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How to Create and Use Training Videos for Corporate Learning [Best Practices]

Are you incorporating videos into your training and development program? Well you should be. Take a look at the statistics. 

According to Impact, video is an important component.

  • 75 Million people in the U.S. watch online videos everyday
  • Merely mentioning the word 'video' in an email subject line, the click-through rate increased by 13 percent
  • Nearly 50 percent of all videos is watched on a mobile device
  • By 2019, Internet video traffic accounted for 80 percent of all consumer Internet traffic
  • Videos up to 2 minutes long get the most engagement

So as you can see marketers realize the power of video, and so should you in training your employees. But how do you get started and how should you use it? We’ll give you some key steps to take, but first let’s discuss why it’s valuable specifically to training.

Benefits to training videos for company learning

Offers flexibility

The trend in training is focusing more on the individual learner. Employees want a more personalized learning experience. And one way to do this is by creating tailored videos. For example, you can use the same video concept to train on a new work procedure, but you can tweak sections to speak to legal versus the marketing team. 

Better engagement

Let’s face it everyone is busy and employees sometimes go through the motions of training without absorbing what is being taught. However, using video entices everyone to pay attention. Plus, it breaks up the monotony of a lecture.

Retention increases

The goal of training is to create change. However, what is learned is often soon forgotten. Video has a better retention rate than other forms of training.  According to a recent study, normally a week after a training session is complete, employees have forgotten 65 percent of what was covered in the training. And after six months, employees will have forgotten 90 percent. However, the retention rate goes higher up to 65 percent by incorporating video.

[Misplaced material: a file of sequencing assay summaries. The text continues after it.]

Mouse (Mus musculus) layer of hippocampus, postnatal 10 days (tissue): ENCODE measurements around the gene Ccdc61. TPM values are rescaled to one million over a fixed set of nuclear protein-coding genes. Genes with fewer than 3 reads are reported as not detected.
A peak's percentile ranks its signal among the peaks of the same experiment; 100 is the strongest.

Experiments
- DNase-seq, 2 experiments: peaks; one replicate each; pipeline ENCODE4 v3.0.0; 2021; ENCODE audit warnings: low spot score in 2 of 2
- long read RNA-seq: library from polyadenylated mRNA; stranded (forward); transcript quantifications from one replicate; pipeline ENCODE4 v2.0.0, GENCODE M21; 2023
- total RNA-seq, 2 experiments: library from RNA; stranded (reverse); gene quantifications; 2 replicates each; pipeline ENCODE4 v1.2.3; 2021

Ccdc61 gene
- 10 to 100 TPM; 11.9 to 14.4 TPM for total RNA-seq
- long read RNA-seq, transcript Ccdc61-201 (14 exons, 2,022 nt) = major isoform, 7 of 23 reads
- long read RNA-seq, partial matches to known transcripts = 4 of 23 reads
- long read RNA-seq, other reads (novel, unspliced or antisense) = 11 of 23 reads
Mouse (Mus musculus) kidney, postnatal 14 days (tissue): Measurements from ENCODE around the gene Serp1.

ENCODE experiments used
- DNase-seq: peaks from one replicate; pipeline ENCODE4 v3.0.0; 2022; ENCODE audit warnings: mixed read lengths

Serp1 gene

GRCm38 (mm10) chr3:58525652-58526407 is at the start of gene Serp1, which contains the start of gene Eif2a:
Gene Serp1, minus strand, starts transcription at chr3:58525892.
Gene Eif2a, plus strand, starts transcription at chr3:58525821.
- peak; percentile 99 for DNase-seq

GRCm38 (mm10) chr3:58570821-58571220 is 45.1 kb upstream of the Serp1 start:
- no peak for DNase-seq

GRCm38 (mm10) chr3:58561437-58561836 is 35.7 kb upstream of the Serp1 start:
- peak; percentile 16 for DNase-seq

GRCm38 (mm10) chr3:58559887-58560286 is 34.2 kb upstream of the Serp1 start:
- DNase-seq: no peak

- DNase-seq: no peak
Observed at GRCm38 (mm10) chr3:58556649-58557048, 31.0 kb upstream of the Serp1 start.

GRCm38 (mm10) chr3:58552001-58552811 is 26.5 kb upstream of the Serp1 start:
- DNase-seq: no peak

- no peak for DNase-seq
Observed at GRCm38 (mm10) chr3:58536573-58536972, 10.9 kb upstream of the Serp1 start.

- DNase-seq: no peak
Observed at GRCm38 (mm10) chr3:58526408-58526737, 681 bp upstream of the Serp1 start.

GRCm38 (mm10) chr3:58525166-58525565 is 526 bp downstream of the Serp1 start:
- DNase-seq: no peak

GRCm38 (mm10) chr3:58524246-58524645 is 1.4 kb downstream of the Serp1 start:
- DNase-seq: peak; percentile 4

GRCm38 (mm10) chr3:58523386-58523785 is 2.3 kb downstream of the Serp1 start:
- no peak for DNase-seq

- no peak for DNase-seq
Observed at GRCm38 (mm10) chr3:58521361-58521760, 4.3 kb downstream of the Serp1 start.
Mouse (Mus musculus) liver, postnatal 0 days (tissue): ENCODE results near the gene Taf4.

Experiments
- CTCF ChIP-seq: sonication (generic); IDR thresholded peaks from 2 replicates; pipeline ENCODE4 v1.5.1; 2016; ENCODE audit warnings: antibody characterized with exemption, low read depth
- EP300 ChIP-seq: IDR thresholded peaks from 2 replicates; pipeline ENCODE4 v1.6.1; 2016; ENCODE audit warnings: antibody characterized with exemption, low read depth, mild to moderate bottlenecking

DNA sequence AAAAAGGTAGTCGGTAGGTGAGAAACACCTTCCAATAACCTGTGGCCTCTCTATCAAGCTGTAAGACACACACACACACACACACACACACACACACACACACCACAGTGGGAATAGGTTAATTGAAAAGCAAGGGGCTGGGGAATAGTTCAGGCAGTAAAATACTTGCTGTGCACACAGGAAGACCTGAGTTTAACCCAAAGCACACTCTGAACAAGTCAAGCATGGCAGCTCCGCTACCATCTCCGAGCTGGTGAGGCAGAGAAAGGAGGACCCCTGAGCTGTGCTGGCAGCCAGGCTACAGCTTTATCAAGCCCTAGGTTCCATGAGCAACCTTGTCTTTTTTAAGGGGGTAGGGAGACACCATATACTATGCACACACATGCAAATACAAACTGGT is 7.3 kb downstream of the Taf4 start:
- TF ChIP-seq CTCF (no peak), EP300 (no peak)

Used anywhere

Whether you have sales teams who are constantly traveling or remote workers who never step foot into your office, training needs to cater to everyone. Video can be pre-recorded and uploaded to your training dashboard. That way employees have access to the training when it works best for them to take it.

More comprehensive

Videos are visual, but they also have an audio component. Whenever you combine more than one of the senses, you increase learning absorption. Plus, complex topics can be explained better through video. When an employee can see and hear a new skill to be learned, they can understand it easier than other forms of training.

Where do you use video?

Now that you know why video is important, how do you start incorporating it into your training program? You don’t want to overhaul your entire program and you don’t have to. Here are some simple steps to start adding video to your already existing content.

1. Add testimonials

Look at your existing content and see where you can add testimonials throughout your training modules. If an employee sees a co-worker or team member discussing why learning a particular skill has benefitted them, they are more likely to “buy-in” to the training themselves. Peer-to-peer learning can be enhanced through the use of video testimonials. 

2. Incorporate into onboarding

Onboarding is really an employee’s first step into the doors at your company and you want it to be a good one. Consider adding a video component to your new employee welcome packet. It could be a video from the CEO discussing why it’s a great place to work or even an overview of the company with employees discussing what they like most about the company. Either way, video can enhance the onboarding process and reinforce a new employee’s decision on joining the company.

3. Define skills training